Olympic v Spirit

Round 16 report by Charles Pickett
Sydney Olympic v Northern Spirit

Driving to this game we passed a middle-aged couple in a Magna. He was wearing a Spirit shirt. She was studying the street directory, presumably trying to find Belmore. Readers familiar with the geography and society of Sydney will have no trouble imagining the challenge this trip set the Spirit couple. No wonder the Spirit supporters huddled together at one end of the pitch. Not for them the mingling common to other Sydney derbies.

Northern Spirit is the phenomenon of the season. Although hardly phenomenal on the pitch, their ability to regularly fill North Sydney Oval has given the Ericsson Cup a new profile in Sydney. Like the Kings and the Swans before them, they have managed to grab many of the vast uncommitted Sydney audience too snobby for Rugby League and too smart for Rugby. Spirit are not quite the non-ethnic triumph widely claimed - many of their fans at Belmore would have watched a lot more English football than Australian - but at least their support seems not as fickle as that of the Kings and Swans. Until the last few rounds, Spirit were playing some of the dullest football in the league, but the crowds kept coming.

Due to the queues outside, I missed the start of the game, arriving just in time to see the first of two Spirit goals from free kicks. The first goal resulted from some pretty awful defending, notably Brett Emerton's generous header. The second was simply a good free, finding Bilokapic at the far post, who put Slater in.

Things should have swung Olympic's way shortly after, when Mark Rudan was sent off for a professional foul on Emerton. There was a lot of Spirit complaining about this, presumably because Ante Juric was not marched for an earlier tackle on Slater. At least Juric made a token lunge at the ball. The ball was long gone when Rudan collared Emerton. More intriguing is Simon Micalleff's love of the red card. I've never seen any stats on this, but I'm sure I've seen him send as many guys off as the rest of the refs panel combined. Consistent or not, most refs wouldn't have marched Rudan or anyone else for that tackle.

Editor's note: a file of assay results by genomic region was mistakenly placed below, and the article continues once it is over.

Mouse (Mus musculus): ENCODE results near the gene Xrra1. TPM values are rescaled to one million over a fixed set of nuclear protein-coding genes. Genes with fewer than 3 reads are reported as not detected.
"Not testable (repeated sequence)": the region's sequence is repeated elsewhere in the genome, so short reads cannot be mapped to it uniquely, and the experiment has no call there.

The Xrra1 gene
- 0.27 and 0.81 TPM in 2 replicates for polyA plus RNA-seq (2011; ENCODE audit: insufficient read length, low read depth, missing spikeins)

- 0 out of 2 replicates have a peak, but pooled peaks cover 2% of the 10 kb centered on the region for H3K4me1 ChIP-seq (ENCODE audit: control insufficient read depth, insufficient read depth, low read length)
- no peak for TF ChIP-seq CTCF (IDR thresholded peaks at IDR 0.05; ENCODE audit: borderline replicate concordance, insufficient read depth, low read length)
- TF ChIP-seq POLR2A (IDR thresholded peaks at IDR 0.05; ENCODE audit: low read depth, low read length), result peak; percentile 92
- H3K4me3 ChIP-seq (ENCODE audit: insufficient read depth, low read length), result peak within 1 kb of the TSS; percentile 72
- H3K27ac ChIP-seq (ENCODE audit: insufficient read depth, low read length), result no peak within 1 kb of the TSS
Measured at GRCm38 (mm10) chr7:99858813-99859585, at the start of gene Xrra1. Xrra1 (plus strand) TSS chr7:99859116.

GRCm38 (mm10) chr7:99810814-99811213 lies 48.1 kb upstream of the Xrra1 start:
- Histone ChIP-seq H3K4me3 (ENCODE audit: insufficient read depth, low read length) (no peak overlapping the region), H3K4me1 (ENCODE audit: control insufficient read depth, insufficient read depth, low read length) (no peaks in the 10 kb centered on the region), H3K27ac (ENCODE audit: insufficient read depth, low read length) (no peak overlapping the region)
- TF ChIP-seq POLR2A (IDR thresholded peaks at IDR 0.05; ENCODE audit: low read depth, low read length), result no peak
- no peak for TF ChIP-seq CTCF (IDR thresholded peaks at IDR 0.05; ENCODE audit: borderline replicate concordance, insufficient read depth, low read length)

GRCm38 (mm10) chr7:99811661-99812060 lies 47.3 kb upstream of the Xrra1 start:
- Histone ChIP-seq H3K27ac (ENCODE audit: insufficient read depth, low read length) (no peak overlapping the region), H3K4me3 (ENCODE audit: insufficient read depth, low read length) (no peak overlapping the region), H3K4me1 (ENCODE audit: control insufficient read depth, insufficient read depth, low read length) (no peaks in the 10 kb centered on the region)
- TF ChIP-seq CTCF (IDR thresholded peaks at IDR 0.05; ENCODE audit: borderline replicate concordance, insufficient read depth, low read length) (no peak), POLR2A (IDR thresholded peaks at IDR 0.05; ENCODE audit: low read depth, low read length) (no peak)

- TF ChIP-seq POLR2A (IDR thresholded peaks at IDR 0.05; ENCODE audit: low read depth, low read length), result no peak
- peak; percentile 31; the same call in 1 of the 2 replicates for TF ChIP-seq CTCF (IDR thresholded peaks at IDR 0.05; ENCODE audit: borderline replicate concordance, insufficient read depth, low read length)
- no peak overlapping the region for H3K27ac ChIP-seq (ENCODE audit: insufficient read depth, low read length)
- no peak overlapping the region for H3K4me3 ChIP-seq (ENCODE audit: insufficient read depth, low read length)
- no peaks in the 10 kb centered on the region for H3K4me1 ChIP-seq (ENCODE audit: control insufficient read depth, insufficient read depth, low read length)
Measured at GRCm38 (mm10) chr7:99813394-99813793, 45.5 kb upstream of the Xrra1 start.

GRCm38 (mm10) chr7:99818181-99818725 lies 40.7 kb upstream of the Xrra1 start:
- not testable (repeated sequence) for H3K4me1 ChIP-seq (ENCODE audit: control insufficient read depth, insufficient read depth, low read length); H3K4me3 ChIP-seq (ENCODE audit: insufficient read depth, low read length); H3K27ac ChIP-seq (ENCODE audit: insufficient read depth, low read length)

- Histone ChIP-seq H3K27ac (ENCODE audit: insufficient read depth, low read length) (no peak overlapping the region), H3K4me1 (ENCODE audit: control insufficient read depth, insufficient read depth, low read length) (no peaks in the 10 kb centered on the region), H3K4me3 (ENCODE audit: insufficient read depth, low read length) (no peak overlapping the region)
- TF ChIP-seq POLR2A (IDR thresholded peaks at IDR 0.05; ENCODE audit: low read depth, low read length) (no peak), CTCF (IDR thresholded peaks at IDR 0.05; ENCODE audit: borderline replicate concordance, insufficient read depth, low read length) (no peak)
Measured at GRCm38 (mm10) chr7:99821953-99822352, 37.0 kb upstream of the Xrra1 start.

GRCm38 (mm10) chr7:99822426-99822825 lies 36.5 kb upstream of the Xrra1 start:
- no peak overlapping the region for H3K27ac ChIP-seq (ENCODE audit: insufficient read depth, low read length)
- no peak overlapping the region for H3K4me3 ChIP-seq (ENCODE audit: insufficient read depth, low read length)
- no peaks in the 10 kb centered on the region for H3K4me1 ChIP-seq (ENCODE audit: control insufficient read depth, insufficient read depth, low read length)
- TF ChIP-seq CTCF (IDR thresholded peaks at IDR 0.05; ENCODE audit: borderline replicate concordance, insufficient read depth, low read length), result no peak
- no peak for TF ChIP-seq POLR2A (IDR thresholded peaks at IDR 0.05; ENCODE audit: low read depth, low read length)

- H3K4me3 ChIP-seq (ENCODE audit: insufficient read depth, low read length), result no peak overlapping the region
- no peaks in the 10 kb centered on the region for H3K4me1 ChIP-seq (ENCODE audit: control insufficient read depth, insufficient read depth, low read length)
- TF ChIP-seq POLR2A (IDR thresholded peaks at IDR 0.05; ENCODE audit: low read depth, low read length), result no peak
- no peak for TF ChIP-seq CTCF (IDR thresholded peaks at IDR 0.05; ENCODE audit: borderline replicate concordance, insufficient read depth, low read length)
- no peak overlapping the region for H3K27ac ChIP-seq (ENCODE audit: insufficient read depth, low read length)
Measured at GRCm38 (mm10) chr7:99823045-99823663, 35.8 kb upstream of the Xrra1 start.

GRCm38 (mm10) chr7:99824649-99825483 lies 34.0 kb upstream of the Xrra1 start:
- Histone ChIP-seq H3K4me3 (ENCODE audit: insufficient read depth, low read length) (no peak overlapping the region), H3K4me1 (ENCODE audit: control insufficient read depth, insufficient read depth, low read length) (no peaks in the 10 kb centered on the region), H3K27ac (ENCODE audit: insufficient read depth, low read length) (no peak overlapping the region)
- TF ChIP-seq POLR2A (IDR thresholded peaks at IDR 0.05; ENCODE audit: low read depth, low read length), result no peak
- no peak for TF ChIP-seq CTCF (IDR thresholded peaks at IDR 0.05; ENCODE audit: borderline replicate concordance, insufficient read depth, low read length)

Olympic dominated possession from then on, but the pattern of recent games was repeated, with endless pressure not producing goals. Cardozo capped a good period with a well-taken goal just before half time. After that it was frustration for the Olympic fans, Tome being the main culprit. In my report on the Adelaide City game, I think I accused Norman of being efficient. Time for a retraction. After Tome put wide a couple more free headers, Branko Culina agreed. Off came Norman, to be replaced for the second time in two games by - guess who? - Scott Baillie. I can see what Branko was thinking - big guy, good in the air, hungry for a game etc. But strikers need a few more attributes than that. Scott, reliable and experienced stopper, was completely anonymous at the other end of the pitch. And Adrian Cervinsky was sitting on the bench.

Fortunately Pablo Cardozo continued to build his goal a game average. Pablo can t do it all on his own, but he made a pretty good stab at it. He had a goal disallowed early in the second half. Micallef ensured that both sets of fans were on his case by pulling play back for a free kick well outside the area. Eventually he gave a penalty for a foul on Carlos Gonzales, which Cardozo converted.

This set up a frantic last ten minutes, with Olympic getting agonisingly close and Spirit staging occasional raids on the break. Robert Enes had earlier made it 3-1 to Spirit with a goal on the break, helped by Kresimir Marusic. In years of following Olympic, I've often reflected that regardless of different coaches and players, they hardly ever score this type of goal. I'm happy to listen to any explanation of this peculiar fact. Seeing other teams do it only increases the frustration.

The print journos raved about the game the following day. As it happened, my party included an occasional Swans fan, seeing his first NSL game. As the game could hardly be beaten for entertainment value, he was most impressed. For myself, being beaten by a 10-man North Shore outfit was not exactly a satisfactory result. Hopefully the Magna couple is still trying to find their way home.